April 21, 2011

With Manu Ginobili back after missing Game 1 with a shoulder injury, the top-seeded Spurs avoided the nightmare of going to Memphis down 0-2, pulling even with the Grizzlies on Wednesday. Ginobili led the Spurs with 17 points and chipped in seven rebounds, four assists, four steals and a block, while George Hill iced the game for San Antonio with free throws down the stretch.

• One of the key plot lines for the Spurs after their Game 1 loss was that they had gotten away from what had worked for them all year: namely, there was no Manu Ginobili doing Manu-type things, and an erratic Tony Parker was forcing up too many difficult shots in the lane rather than finding shooters in the corner for three-pointers. While Ginobili and Parker had their share of hiccups in Game 2, both also found a way to make their bread-and-butter plays when needed.

During a 90-second stretch in the third quarter, Ginobili made four fantastic plays on both ends of the floor to help push San Antonio's lead to 56-48. The sequence of plays started around the 7:40 mark when Ginobili slid over on help defense to block a Zach Randolph attempt at the rim. On the subsequent inbounds play, Ginobili stole an errant pass from Tony Allen and raced to the other end to convert a three-point play. On the following San Antonio possession while inbounding the ball under their own hoop, Ginobili set a killer back screen to free up Tim Duncan for a dunk. After another empty possession for Memphis, Ginobili capped it off by stripping the ball from Mike Conley and dunking. It was the quintessential do-everything spurt from Ginobili.

• Parker, meanwhile, was marginally better from the field (6-for-14) than he was in Game 1 (4-of-16), but it was two of his precision passes that helped push San Antonio ahead for good down the stretch. At the 3:40 mark, while slicing to the rim, Parker made a blind pass to Richard Jefferson in the corner for a three-pointer, putting the Spurs up six. It was a play Parker kept failing to make throughout Game 1, instead opting to take his own shot. On San Antonio's next possession, Parker was at the rim again. When Memphis' defenders started to cheat to the corners, he flipped the ball to his right to Antonio McDyess, who made the layup.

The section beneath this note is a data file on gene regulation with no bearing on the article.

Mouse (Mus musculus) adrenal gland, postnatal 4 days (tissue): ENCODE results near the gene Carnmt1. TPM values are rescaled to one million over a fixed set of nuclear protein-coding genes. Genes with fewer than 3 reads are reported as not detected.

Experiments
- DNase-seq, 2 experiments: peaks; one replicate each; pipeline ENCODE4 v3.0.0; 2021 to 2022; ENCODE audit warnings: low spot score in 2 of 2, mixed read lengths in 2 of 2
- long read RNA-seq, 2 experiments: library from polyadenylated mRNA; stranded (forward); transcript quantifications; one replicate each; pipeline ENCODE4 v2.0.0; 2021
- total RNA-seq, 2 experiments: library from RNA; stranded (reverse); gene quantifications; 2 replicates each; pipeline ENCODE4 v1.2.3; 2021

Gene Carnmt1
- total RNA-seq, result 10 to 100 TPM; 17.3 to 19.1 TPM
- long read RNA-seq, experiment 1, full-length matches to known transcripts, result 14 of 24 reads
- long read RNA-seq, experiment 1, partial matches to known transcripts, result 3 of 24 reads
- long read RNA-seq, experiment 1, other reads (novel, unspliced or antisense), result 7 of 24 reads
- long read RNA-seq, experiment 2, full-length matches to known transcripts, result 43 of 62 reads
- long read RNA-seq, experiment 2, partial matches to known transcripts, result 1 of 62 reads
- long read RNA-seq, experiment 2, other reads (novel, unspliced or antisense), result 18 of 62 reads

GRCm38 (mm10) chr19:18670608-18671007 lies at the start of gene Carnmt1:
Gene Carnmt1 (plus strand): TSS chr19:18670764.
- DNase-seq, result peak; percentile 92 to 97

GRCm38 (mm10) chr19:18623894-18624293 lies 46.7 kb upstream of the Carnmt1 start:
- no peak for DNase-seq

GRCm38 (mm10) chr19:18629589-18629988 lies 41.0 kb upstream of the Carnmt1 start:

• The Grizzlies' resiliency cannot be ignored. Despite connecting on some of its signature plays, San Antonio still struggled to put away Memphis. Even after the Ginobili-fueled run in the third quarter, it was only a two-point Spurs lead entering the fourth as Conley did his own Parker imitation to close out the third, slicing to the lane and creating havoc or kicking to his teammates in the corner for open jumpers. Then with less than a minute to go, Allen made a key steal off a Ginobili defensive rebound, leading to two points, and after a defensive stop, Sam Young (team-high 17 points) drilled a corner three to cut San Antonio's lead to two with 14.4 seconds to go.

• After seeing Marc Gasol go for 24 points on 9-for-10 shooting in Game 1, it looked like the Spurs did everything they could to get physical with the Grizzlies' center in Game 2 and knock him off his game. It appeared to work, as he finished with 12 points on 2-for-9 shooting to go with 17 rebounds. Gasol looked disoriented on the team's first possession of the game, getting the ball in the high post as the shot clock was expiring and opting for another pass. Throughout the first half, the Spurs were sending help defenders to Gasol's blind side and when he got a look at the basket, he got hammered, going to the free throw line 11 times overall. On one play toward the end of the first quarter, DeJuan Blair basically muscled Gasol to the ground while boxing him out.

• The Spurs cannot guard Zach Randolph one-on-one right now. In the first half, they allowed Randolph to continue working on a combination of Duncan and McDyess and he was able to go 3-for-6. By the second half, the Spurs started throwing some different double teams at Randolph. His face-up jumper was taken out of his repertoire, and as a result, he ended with a high-volume, low-efficiency stat line of 11 points on 5-for-14 shooting.

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